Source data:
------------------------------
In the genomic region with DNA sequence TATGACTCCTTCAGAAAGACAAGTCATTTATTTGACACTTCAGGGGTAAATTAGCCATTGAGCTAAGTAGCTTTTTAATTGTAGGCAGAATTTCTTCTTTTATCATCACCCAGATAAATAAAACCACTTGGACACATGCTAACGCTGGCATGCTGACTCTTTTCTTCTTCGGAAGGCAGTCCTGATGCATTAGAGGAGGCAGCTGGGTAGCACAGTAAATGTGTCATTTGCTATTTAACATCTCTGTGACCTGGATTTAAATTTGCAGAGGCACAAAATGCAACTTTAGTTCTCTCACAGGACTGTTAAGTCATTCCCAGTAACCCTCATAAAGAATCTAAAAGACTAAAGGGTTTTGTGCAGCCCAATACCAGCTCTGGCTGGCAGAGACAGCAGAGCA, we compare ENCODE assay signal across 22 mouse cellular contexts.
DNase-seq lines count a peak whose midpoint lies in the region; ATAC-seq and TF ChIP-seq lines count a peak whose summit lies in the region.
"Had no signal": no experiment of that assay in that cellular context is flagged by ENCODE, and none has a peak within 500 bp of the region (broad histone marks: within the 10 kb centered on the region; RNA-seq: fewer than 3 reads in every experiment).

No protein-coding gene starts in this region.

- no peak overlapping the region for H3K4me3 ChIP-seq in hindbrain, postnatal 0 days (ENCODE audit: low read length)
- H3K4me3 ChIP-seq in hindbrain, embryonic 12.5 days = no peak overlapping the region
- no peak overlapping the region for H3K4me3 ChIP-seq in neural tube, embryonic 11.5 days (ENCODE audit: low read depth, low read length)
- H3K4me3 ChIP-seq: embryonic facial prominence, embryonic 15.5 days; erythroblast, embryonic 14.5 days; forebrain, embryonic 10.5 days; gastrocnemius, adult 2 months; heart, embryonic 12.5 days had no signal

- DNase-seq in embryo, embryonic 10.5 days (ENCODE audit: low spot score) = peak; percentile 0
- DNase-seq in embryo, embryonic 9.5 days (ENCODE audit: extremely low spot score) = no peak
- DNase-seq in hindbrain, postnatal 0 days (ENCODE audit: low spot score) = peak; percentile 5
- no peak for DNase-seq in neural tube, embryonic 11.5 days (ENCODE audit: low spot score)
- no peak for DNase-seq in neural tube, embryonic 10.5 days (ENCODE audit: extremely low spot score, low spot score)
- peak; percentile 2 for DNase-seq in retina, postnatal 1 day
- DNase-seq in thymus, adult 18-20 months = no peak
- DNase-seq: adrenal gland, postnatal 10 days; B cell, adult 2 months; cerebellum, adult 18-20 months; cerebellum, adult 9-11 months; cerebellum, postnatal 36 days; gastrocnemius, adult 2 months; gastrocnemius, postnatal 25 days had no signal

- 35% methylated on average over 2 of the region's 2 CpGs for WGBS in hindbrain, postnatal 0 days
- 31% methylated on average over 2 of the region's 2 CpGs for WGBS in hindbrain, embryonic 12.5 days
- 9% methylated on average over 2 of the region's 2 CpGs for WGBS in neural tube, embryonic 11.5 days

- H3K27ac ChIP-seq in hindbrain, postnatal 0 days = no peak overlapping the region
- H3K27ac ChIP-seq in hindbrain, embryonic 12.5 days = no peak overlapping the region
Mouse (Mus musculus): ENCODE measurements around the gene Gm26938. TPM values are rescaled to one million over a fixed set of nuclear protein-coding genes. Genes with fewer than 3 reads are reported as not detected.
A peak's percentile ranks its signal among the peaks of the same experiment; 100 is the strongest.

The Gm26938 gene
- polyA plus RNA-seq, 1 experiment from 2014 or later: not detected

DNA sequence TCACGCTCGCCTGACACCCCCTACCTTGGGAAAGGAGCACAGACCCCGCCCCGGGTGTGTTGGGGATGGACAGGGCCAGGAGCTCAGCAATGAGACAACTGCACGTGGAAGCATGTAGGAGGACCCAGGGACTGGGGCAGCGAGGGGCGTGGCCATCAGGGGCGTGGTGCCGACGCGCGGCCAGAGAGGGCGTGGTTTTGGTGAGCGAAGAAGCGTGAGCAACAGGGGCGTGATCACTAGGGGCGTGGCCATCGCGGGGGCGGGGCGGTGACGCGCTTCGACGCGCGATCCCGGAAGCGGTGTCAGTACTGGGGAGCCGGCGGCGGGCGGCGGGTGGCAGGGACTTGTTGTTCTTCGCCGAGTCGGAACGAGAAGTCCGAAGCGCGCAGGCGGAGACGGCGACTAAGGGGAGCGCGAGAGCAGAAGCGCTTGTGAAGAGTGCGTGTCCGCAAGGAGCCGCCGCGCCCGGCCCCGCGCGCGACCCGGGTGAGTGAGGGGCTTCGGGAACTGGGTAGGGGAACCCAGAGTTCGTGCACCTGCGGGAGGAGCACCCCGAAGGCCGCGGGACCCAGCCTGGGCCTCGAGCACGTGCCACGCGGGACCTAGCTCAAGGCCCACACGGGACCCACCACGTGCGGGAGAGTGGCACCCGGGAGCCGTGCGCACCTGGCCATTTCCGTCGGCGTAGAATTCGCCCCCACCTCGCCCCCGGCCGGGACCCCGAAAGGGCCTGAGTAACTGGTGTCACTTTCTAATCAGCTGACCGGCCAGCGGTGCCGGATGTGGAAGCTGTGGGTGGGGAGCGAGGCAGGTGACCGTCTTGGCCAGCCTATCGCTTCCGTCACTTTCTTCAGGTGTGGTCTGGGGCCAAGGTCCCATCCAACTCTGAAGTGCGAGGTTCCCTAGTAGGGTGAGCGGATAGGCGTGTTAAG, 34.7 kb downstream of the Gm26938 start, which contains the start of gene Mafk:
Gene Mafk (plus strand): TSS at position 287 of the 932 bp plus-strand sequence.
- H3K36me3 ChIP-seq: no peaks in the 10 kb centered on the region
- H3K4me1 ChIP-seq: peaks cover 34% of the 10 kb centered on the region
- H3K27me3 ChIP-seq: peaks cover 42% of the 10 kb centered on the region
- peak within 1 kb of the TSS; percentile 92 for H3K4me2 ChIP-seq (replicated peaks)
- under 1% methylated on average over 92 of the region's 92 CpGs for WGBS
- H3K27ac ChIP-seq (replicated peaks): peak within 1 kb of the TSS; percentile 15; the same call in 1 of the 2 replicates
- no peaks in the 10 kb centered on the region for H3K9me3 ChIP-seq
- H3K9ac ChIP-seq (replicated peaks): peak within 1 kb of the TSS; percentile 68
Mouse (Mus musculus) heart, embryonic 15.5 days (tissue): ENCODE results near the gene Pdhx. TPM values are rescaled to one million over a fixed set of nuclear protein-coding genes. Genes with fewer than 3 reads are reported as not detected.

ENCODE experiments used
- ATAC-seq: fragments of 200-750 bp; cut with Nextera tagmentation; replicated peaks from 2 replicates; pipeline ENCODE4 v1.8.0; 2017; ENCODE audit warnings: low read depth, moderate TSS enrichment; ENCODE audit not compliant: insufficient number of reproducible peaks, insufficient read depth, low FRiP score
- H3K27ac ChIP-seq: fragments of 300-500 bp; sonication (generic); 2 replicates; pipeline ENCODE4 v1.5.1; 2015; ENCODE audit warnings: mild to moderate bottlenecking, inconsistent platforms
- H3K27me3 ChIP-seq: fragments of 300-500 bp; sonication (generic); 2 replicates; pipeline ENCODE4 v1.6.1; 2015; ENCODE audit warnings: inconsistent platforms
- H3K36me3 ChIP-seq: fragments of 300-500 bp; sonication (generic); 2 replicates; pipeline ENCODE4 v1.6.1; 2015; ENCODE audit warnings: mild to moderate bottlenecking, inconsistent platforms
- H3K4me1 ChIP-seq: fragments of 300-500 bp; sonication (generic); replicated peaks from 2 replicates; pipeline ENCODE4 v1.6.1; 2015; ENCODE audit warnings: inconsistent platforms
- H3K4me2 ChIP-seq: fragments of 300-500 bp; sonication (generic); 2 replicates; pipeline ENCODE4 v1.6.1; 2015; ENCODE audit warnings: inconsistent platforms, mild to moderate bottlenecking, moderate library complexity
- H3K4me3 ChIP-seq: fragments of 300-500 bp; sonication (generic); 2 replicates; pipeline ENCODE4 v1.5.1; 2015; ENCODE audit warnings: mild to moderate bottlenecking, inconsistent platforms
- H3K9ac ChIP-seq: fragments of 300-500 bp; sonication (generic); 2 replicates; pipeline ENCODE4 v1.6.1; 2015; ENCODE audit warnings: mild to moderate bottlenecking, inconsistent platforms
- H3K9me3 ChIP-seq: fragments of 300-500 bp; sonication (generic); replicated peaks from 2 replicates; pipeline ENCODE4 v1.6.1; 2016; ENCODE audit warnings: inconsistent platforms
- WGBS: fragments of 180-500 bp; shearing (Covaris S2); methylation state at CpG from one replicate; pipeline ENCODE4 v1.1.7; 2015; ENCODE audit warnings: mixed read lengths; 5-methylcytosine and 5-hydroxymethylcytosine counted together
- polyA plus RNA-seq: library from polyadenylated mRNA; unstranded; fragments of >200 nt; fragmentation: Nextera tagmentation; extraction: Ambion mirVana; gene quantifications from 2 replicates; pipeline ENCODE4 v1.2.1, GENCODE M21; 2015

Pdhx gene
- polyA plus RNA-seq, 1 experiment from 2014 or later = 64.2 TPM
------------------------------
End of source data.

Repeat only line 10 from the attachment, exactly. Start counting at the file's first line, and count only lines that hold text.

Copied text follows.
- DNase-seq in embryo, embryonic 9.5 days (ENCODE audit: extremely low spot score) = no peak